Firefighters still recovering from fighting blaze

Published 12:00 am Friday, October 14, 2005

Fire can be one of the most deadly forces known to man but it is the unknown that had some local firefighters most concerned.

Though exact numbers remain unknown, as many as 16 firefighters from several of the departments that helped battle a Tuesday blaze at the Grandview Inn and Suites in Sheridan have been treated at area hospitals for potential chemical burns.

&#8221It felt like my skin was on fire,“ said Gary Sherman, chief of the Coal Grove Volunteer Fire Department, who went to King's Daughters Medical Center in Ashland, Ky., Tuesday and was kept in the ICU overnight for observation. &#8221I am sure some of it was from the heat, but it was more than that.“

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&#8221To be honest with you, I am still not sure exactly what we were exposed to. I have been in this business 23 years, I have been heat burnt more times than I can count. This is worse than that. We were definitely exposed to something.“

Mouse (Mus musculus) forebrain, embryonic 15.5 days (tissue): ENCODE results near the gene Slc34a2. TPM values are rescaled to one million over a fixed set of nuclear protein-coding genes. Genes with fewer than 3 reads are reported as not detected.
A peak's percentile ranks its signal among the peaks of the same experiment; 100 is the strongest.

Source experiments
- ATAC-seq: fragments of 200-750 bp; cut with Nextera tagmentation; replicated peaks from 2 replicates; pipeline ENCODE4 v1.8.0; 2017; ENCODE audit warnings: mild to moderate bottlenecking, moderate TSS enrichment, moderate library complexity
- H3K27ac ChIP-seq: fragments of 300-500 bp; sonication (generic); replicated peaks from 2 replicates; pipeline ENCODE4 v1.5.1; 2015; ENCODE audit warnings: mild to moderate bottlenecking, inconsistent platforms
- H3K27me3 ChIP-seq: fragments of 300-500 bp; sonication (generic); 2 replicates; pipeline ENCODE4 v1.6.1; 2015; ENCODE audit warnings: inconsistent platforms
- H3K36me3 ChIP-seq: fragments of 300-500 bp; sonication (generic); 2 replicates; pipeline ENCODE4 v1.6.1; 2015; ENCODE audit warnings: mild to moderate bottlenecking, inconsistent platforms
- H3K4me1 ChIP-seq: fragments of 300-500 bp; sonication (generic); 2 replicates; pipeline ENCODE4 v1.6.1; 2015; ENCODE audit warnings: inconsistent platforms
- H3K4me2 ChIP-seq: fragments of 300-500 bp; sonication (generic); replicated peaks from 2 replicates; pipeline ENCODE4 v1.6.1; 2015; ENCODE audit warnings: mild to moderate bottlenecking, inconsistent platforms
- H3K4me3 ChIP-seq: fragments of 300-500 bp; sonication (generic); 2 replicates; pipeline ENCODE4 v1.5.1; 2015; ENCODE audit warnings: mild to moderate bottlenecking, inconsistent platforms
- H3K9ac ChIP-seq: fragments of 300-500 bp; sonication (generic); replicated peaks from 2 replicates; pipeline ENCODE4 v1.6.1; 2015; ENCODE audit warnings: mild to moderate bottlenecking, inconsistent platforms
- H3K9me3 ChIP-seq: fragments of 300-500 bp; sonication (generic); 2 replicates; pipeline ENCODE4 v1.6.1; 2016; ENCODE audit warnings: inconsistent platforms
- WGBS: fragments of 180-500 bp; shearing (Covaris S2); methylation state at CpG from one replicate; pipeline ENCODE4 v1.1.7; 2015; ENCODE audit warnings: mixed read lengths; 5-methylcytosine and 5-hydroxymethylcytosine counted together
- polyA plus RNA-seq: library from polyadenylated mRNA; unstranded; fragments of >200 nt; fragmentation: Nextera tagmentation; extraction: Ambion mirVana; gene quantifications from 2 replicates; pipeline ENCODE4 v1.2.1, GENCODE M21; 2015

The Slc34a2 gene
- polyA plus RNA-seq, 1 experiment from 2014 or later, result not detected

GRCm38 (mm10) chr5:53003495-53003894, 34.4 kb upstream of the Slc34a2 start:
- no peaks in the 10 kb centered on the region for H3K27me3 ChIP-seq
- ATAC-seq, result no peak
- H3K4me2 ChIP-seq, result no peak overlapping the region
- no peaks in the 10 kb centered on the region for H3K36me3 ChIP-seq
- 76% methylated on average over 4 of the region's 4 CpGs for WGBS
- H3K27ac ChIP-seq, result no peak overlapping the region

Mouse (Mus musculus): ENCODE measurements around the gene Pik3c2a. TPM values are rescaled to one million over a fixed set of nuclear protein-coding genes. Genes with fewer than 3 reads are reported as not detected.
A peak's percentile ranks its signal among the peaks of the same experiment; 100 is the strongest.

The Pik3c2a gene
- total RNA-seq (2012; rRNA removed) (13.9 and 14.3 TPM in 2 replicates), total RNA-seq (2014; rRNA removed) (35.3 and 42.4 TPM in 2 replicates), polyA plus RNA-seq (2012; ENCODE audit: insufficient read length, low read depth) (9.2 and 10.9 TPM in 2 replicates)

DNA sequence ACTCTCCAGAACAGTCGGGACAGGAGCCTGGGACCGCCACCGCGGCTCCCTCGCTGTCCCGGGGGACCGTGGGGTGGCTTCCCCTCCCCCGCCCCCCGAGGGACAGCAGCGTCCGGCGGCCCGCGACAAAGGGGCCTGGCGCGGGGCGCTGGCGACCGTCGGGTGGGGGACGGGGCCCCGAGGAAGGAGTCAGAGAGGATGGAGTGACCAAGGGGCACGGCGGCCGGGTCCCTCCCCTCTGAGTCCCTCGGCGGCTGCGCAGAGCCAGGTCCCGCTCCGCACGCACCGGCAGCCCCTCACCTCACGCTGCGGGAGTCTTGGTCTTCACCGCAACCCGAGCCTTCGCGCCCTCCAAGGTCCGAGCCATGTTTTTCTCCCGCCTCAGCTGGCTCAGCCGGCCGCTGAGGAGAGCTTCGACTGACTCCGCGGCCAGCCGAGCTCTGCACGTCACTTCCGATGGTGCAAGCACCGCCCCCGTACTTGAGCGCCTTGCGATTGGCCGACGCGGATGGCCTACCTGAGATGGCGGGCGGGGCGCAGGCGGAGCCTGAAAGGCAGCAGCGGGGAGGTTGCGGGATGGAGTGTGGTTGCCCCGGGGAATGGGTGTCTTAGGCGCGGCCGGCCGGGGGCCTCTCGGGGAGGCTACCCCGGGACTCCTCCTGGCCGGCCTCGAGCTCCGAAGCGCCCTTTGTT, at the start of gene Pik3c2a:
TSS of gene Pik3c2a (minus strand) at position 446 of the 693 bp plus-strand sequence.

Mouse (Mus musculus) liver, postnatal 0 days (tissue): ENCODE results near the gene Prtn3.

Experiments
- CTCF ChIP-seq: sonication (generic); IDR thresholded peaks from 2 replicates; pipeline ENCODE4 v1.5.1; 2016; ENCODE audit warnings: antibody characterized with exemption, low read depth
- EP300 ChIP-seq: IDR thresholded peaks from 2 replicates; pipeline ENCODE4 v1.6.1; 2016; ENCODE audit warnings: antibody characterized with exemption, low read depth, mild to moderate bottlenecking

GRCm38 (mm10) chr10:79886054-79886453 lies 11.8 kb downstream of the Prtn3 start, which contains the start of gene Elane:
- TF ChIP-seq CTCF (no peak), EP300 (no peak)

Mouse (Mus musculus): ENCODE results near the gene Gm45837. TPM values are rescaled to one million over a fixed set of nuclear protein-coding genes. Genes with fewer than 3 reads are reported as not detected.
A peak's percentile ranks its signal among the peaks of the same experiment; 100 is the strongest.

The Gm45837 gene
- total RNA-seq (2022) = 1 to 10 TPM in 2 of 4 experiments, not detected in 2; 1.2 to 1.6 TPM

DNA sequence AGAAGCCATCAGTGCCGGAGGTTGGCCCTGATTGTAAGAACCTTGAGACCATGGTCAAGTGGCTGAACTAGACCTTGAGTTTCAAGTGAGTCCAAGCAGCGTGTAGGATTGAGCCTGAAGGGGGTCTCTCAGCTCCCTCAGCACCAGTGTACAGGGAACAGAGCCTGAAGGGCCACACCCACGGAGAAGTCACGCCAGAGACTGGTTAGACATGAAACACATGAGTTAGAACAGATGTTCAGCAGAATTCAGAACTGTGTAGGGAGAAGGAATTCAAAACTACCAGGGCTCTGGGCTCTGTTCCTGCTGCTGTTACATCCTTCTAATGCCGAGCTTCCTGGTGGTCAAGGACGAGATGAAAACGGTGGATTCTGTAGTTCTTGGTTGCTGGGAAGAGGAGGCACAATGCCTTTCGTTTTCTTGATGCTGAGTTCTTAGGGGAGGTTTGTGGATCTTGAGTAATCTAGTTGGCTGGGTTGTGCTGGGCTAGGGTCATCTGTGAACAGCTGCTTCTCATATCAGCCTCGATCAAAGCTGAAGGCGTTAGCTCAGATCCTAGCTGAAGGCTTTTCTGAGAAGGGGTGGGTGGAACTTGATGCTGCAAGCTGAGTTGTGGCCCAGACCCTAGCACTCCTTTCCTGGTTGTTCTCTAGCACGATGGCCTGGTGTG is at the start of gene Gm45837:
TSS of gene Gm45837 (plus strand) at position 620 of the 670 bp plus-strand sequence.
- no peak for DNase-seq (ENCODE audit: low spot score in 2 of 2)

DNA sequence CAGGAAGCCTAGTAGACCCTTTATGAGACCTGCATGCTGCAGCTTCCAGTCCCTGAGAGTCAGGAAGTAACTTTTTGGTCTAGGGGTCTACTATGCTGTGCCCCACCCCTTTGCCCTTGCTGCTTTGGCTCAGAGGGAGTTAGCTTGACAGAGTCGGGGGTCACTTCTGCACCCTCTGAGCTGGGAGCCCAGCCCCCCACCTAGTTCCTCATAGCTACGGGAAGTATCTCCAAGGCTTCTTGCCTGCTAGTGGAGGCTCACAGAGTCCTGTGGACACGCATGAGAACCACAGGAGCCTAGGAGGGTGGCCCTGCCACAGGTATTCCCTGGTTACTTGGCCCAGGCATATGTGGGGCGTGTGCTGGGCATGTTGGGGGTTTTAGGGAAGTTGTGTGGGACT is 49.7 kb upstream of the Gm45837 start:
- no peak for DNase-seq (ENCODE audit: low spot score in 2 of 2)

Sherman said they were fine when leaving the fire scene after six or seven hours but got back to the station and continued to have problems with burning skin, a rash and headaches. Sherman and two others from his department were admitted Tuesday and sent home the next day.

Now, all are home just a little worse for wear and needing a little rest, Sherman said. Several other firefighters from across the county at least sought some medical attention.

Perry Township Chief Dewey Derifield said he had heard some firefighters had some problems, but did not know of any confirmation of any hazardous chemicals.

&#8221As far as I know, there was no haz-mat incident,“ Derifield said. &#8221I have heard no official report of hazardous chemicals that would have affected anyone.“

Just speculating, Derifield said the burns may be attributed to heat from the fire, sun burn and possible reaction from materials in the roofing.

Ironton Fire Chief Tom Runyon agreed that there could have been something in the smoke from the blaze but had not seen anything to confirm that.

&#8221Some of our guys up there did suffer rashes and burns around their face and mask area where there would be exposed skin,“ Runyon said, adding that the problems may have come from exposure to the heat and the gases from the fire. &#8221None of our guys were sent to the hospital.“